Yet, that same child learned to suckle, and to roll over, and to crawl: all that could be expected in his short allotment of minutes.

As a gifted person, you were likely sold a bill of goods regarding how your future was going to play out. You were sold fantasies of success and recognition at an early age: of winning the National Spelling Bee, or the State Science Fair, or the Intel Prize, or an advanced degree followed by a Nobel Prize. You were sold an exciting life, filled to the brim with nothing but success.

What has actually played out is a boring life, even a hard life, full of too many minutes.

What I want to say here is that this is exactly as it should be. Gifted is boring. As is every life.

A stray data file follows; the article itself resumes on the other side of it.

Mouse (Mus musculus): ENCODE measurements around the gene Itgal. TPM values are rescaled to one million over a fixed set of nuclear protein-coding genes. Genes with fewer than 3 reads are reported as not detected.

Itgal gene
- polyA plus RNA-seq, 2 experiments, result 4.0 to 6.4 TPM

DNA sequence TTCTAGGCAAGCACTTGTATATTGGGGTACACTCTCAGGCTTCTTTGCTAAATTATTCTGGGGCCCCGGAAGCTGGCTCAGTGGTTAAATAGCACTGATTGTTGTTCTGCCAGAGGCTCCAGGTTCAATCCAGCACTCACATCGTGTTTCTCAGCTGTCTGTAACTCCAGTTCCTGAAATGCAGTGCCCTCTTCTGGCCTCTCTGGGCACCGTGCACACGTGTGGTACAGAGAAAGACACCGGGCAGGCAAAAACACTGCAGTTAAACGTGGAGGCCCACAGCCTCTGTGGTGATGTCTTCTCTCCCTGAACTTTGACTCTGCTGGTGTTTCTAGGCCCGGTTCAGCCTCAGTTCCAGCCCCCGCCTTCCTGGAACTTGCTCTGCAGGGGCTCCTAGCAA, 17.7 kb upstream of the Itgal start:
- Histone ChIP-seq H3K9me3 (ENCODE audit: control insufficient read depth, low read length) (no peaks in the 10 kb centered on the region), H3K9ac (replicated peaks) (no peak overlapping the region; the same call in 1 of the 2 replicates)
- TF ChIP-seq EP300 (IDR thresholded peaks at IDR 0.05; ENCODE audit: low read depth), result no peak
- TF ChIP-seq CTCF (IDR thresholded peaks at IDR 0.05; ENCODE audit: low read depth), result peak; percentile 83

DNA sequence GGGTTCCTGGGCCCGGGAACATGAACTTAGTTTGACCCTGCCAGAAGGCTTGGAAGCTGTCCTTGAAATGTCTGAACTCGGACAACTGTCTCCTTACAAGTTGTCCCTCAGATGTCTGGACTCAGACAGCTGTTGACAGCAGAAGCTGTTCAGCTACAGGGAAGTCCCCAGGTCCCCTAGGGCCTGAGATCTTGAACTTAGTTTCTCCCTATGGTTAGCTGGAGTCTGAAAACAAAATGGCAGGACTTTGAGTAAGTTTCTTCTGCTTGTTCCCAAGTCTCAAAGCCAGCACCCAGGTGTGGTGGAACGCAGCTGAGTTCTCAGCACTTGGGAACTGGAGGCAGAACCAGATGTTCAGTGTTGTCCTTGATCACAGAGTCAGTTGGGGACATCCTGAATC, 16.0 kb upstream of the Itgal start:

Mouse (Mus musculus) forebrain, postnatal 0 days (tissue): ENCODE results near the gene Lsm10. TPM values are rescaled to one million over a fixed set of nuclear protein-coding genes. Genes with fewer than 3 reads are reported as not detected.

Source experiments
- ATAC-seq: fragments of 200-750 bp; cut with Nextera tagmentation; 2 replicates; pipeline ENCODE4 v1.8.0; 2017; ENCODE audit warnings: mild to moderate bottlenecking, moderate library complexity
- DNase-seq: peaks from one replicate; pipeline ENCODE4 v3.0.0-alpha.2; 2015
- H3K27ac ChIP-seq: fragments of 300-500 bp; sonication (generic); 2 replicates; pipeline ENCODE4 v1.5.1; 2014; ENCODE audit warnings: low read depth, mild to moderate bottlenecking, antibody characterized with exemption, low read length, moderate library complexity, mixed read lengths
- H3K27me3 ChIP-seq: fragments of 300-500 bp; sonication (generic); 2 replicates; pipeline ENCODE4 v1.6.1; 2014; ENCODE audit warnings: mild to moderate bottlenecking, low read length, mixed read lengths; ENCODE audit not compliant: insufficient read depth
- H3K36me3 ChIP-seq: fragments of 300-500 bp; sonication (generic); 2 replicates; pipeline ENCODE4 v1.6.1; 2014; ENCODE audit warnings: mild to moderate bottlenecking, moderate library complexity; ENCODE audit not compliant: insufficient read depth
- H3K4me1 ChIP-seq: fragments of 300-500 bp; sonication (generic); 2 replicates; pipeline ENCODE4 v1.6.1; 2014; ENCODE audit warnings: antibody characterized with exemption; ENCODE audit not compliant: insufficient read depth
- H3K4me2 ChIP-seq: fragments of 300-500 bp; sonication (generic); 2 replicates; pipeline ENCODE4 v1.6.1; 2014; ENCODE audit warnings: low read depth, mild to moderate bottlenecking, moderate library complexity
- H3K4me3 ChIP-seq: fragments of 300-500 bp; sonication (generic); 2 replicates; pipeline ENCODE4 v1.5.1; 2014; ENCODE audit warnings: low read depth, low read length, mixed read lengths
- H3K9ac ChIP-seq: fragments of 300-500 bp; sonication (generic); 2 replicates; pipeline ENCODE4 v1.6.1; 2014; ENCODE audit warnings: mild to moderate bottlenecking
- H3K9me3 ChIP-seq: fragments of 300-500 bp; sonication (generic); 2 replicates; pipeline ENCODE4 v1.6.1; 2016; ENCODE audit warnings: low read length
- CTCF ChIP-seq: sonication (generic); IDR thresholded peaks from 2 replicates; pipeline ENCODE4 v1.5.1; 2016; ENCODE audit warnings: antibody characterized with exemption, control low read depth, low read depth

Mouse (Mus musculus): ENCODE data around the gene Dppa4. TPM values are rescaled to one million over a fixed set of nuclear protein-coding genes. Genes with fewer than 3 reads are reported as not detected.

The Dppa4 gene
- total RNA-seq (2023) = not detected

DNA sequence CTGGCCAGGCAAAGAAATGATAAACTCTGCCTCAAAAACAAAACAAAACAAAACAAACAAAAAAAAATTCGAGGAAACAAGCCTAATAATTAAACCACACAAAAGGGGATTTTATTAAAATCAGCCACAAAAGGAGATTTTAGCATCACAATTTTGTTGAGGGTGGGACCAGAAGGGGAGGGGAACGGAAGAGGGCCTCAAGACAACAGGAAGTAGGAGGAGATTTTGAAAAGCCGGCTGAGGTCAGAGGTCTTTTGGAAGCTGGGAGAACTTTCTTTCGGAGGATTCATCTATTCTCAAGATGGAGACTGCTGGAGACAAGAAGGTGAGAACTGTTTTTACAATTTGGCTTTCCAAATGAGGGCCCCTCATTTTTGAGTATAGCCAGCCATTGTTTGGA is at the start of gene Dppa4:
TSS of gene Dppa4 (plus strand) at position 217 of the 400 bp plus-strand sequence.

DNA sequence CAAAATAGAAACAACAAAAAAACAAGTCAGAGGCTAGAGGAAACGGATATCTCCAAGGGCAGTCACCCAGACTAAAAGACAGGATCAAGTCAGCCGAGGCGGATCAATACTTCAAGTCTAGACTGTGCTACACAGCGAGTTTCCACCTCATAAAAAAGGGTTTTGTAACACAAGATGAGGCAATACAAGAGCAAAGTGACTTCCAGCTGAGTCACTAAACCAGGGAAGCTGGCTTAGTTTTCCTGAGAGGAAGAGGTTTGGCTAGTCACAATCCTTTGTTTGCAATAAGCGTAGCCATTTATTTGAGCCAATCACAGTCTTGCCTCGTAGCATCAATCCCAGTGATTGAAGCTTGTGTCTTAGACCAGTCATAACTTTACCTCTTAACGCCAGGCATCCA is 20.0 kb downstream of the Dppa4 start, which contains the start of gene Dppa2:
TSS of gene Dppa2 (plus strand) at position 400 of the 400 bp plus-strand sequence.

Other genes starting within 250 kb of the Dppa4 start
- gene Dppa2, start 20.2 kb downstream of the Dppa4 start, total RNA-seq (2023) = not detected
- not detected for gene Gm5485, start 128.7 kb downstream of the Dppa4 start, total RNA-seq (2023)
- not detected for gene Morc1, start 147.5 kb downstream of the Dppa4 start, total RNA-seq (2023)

And yet… the minutes continue to accumulate. One day, you’ll get a bug in your head that tells you to take up snorkeling, or playing the fiddle, or walking the Camino from St. Jean to Finisterra, and you’ll say, “What the hell. Why not? I have lots of boring minutes in front of me.”

Maybe the impulse will come to nothing at all. Then again, maybe it won’t come to nothing, and you will accomplish something extraordinary. And then the minutes will roll onward, giving you an opportunity to do something extraordinary again. After a week of binge-watching Netflix.

Take heart, be patient, be curious, be unafraid. All you have are minutes, and they are precious, even when you choose to “waste” them.